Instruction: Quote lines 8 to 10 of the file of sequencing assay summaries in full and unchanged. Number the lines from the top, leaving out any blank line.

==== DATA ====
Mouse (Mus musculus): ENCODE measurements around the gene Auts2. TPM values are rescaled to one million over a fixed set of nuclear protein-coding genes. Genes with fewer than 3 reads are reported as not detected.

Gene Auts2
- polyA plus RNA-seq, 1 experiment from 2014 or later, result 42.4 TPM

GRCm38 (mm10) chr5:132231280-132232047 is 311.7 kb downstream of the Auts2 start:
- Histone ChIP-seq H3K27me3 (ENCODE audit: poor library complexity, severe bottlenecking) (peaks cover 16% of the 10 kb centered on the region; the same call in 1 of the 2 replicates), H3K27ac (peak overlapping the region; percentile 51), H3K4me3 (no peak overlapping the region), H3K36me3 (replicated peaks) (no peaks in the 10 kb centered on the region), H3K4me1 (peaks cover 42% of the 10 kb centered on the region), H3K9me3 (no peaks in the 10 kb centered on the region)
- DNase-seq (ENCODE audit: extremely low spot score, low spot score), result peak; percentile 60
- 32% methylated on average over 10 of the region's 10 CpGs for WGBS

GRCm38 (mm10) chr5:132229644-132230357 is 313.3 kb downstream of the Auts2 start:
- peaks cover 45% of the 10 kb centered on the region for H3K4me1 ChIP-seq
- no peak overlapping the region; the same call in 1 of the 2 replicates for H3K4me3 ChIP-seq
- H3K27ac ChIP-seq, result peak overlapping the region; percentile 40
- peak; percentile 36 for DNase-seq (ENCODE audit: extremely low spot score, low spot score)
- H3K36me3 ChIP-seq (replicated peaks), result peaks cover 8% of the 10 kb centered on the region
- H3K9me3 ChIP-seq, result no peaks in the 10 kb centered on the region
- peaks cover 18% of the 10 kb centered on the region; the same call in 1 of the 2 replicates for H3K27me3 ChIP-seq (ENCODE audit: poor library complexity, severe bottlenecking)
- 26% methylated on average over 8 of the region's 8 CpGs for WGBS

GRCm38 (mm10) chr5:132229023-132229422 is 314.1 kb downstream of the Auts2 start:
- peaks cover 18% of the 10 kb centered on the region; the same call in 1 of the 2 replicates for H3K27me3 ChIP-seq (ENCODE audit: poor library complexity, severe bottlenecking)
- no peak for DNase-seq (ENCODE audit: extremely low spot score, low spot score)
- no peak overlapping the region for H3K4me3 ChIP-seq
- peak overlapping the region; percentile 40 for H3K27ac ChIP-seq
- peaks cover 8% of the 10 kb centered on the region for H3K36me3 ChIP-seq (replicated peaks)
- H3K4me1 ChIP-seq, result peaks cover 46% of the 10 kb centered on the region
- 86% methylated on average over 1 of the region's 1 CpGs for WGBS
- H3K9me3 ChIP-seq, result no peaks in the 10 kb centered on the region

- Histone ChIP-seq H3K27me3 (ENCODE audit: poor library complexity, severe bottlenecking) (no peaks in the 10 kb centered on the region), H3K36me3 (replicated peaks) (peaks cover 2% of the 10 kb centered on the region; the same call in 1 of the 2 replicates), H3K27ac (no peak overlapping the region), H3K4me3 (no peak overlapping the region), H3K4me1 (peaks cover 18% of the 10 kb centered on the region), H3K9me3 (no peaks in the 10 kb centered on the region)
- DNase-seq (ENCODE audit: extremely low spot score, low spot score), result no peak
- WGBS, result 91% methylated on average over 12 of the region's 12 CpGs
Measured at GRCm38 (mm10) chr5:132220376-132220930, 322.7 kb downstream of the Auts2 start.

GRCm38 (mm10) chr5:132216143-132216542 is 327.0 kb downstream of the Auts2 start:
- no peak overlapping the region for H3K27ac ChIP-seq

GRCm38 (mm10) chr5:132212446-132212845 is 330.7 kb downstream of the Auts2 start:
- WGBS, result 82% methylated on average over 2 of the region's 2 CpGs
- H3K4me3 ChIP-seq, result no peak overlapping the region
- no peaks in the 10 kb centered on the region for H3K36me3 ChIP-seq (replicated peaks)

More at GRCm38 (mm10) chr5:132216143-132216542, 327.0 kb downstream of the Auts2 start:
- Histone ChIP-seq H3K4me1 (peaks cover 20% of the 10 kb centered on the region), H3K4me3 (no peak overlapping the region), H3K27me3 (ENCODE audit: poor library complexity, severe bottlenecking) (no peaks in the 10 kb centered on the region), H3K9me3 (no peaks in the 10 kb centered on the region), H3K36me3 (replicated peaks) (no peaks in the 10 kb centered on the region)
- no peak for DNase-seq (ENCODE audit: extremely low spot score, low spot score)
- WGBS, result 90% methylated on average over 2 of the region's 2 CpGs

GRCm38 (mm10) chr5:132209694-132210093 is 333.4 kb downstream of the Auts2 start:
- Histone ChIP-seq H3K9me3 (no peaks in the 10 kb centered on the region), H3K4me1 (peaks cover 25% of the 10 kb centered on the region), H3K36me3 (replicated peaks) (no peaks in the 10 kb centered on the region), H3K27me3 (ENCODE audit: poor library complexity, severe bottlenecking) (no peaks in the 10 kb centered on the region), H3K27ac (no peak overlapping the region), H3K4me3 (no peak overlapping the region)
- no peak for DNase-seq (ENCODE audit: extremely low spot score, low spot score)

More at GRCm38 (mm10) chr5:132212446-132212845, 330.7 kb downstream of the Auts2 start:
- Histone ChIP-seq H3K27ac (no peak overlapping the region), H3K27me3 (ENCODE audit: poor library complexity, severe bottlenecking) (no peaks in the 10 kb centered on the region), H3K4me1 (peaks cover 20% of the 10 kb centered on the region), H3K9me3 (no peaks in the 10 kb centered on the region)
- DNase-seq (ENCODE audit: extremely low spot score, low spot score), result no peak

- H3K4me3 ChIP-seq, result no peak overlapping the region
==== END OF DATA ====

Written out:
GRCm38 (mm10) chr5:132229644-132230357 is 313.3 kb downstream of the Auts2 start:
- peaks cover 45% of the 10 kb centered on the region for H3K4me1 ChIP-seq
- no peak overlapping the region; the same call in 1 of the 2 replicates for H3K4me3 ChIP-seq